Author: Wake Forest Law Review

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Justice Thomas and Affirmative Action: Bad Faith, Confusion, or Both, by Eric J. Segall

Wake Forest Law Review 

The editors of Common Law, the online publication of the Wake Forest Law Review, are proud to announce their most recent publication: Justice Thomas and Affirmative Action: Bad Faith, Confusion, or Both, by Eric J. Segall.

In Justice Thomas and Affirmative Action: Bad Faith, Confusion, or Both, Eric J. Segall argues that, even though Justice Thomas publicly espouses an originalist approach to constitutional interpretation, his decisions regarding affirmative action “reflect an obvious disregard for text and history.”  In Segall’s opinion, the text of the Fourteenth Amendment can be plausibly interpreted as permitting racial classifications that benefit minorities.  However, Thomas has so far refused to explore the ambiguity of the word “equal,” choosing instead to take an overly-formalistic view of the equal protection clause.  Since there is an ambiguity, Thomas’ originalism would seem to require him to adhere to the original intent of the drafters of the Fourteenth Amendment.

Yet, Thomas has so refused to even acknowledge the abundant historical evidence that “the drafters and ratifiers of the Reconstruction Amendments would have believed racial preferences designed to assist the newly freed slaves were in fact fully consistent with those Amendments.”  Because of this, Segall concludes that Thomas’ view on affirmative action cannot be explained as a logical application of his originalism; rather, he speculates that it is the result of bad faith, confusion, or both.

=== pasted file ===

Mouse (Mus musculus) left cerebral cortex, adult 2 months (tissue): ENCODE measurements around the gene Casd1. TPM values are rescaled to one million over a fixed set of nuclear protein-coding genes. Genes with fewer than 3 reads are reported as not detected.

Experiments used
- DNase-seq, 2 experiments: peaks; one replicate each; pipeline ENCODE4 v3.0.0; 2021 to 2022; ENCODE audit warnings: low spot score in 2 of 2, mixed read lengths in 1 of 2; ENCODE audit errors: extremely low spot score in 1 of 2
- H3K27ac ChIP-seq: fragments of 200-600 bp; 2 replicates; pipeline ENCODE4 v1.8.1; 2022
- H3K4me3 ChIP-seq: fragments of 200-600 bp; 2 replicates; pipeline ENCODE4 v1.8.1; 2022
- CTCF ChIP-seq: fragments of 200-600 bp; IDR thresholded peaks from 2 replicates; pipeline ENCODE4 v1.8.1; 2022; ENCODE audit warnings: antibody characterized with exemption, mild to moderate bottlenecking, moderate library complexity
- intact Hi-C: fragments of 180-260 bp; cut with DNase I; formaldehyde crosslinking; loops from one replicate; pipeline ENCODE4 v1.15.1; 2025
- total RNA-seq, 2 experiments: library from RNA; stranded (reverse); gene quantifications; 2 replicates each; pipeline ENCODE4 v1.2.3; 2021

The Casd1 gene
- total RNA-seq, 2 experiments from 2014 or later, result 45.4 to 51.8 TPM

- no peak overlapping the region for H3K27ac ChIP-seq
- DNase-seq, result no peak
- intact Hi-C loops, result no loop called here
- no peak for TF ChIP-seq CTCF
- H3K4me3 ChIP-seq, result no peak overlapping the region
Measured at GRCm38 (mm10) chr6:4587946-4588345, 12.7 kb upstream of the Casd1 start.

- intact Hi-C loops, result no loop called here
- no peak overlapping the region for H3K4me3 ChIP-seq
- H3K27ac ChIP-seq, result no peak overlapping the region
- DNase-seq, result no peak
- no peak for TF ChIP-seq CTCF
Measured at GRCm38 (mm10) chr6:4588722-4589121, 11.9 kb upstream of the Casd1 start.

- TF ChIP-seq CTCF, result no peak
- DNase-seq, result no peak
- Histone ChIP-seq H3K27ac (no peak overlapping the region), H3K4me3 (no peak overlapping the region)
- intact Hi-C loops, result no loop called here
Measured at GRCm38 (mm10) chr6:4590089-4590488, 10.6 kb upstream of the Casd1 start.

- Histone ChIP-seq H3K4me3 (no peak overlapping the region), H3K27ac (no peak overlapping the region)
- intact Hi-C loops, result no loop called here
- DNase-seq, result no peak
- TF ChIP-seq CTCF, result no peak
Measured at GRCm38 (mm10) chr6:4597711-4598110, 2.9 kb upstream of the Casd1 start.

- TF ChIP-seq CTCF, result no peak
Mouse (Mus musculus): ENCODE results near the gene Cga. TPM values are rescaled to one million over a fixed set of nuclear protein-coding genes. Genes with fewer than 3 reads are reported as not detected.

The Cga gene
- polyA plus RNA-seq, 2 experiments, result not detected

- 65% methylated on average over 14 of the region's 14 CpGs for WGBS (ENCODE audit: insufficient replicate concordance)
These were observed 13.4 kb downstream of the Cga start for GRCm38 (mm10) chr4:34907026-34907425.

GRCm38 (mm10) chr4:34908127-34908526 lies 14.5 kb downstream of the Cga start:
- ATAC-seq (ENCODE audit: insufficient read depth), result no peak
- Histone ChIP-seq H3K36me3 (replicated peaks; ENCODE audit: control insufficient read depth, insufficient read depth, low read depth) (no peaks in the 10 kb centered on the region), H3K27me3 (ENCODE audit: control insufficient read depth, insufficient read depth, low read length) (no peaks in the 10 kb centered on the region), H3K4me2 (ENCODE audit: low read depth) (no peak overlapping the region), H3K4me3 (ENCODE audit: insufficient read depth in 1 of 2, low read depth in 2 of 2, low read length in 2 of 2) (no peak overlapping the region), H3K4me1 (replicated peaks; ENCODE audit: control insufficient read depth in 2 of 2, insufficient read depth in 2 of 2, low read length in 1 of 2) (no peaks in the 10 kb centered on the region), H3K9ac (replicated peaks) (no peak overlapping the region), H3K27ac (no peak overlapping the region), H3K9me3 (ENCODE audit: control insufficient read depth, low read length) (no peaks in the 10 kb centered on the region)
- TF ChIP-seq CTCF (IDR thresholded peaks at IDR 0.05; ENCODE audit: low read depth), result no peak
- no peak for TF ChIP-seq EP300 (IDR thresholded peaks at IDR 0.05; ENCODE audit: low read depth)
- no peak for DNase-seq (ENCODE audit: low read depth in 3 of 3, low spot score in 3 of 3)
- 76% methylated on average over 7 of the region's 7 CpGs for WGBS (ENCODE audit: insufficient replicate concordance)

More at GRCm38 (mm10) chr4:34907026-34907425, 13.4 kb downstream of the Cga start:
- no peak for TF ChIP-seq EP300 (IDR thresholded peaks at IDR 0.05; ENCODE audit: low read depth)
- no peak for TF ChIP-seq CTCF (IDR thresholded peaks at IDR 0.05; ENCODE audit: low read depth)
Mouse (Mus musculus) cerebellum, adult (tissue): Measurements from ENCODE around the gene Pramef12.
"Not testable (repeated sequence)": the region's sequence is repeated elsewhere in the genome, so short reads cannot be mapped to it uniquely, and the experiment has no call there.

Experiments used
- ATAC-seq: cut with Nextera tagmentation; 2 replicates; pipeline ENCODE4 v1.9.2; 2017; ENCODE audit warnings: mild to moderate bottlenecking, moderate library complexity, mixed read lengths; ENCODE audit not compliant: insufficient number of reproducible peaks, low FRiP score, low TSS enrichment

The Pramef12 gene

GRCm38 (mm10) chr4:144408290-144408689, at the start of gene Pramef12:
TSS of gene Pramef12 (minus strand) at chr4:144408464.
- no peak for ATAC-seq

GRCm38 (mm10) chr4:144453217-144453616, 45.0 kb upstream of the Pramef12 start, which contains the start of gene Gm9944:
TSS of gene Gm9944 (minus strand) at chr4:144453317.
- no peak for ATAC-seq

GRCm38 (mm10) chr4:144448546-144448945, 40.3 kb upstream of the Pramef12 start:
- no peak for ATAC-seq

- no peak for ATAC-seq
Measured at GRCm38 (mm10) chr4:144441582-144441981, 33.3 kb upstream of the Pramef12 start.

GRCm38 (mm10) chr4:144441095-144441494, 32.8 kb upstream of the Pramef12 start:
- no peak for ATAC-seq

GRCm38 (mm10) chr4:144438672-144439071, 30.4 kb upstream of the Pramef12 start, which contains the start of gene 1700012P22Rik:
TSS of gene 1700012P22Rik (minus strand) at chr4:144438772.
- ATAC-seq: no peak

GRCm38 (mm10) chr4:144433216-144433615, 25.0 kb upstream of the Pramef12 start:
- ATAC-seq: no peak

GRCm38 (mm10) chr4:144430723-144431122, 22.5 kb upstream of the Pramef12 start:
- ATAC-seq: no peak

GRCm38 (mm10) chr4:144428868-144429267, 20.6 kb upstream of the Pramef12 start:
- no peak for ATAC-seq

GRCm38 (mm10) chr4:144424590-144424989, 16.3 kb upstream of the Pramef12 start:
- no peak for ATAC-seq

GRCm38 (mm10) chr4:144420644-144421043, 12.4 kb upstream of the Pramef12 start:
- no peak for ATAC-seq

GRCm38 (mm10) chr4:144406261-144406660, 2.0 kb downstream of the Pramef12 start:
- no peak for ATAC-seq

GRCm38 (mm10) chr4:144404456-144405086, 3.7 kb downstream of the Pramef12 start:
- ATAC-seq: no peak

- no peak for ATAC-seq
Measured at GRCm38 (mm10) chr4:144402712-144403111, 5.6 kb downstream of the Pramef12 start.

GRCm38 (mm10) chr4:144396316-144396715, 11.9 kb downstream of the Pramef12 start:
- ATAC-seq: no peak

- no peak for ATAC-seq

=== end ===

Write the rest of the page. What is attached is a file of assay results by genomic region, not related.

Segall’s full essay is available here.

Preferred citation:  Eric J. Segall, Justice Thomas and Affirmative Action: Bad Faith, Confusion, or Both, 3 Wake Forest L. Rev. Online 11 (2013).

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Wake Forest Law Review, Volume 47, Issue 1 (April 2012)

Wake Forest Law Review 

Wake Forest Law Review, Volume 47, Issue 1 (April 2012)

Articles

Copyright, Death, and Taxes
Edward Lee

A Signaling Theory of Lockups in Mergers
Shmuel Leshem

When Staying Discovery Stays Justice: Analyzing Motions to Stay Discovery When A Motion to Dismiss is Pending
Kevin J. Lynch

Regulating Companies as if the World Matters: Reflections From the Ongoing Sustainable Companies Project
Beate Sjåfjell

 

Essays

Our Continuing Struggle with the Idea that For-Profit Corporations Seek Profit
Leo E. Strine, Jr.

A Unique Religious Exemption From Antidiscrimination Laws in the Case of Gays? Putting the Call for Exemptions for Those Who Discriminate Against Married or Marrying Gays in Context
Michael Kent Curtis

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The Wake Forest Law Review Online: “The Myth of Perfection”

The Wake Forest Law Review Online

The Wake Forest Law Review Online has published an essay on internet privacy, online censorship and intellectual property rights: The Myth of Perfection by Derek E. Bambauer.

In The Myth of Perfection, Derek Bambauer explores the impact of the pursuit of perfection on internet privacy, online censorship and intellectual property protection.  Bambauer argues that the “obsession” with perfection may threaten innovation and detract from more pressing privacy concerns.  Ultimately, Bambauer concludes  that in the place of perfection, “we should adopt the more realistic, and helpful, conclusion that often good enough is . . . good enough.”

Preferred citation:

Derek E. Bambauer, The Myth of Perfection, 2 Wake Forest L. Rev. Online 22 (2012), http://wakeforestlawreview.com/the-myth-of-perfection.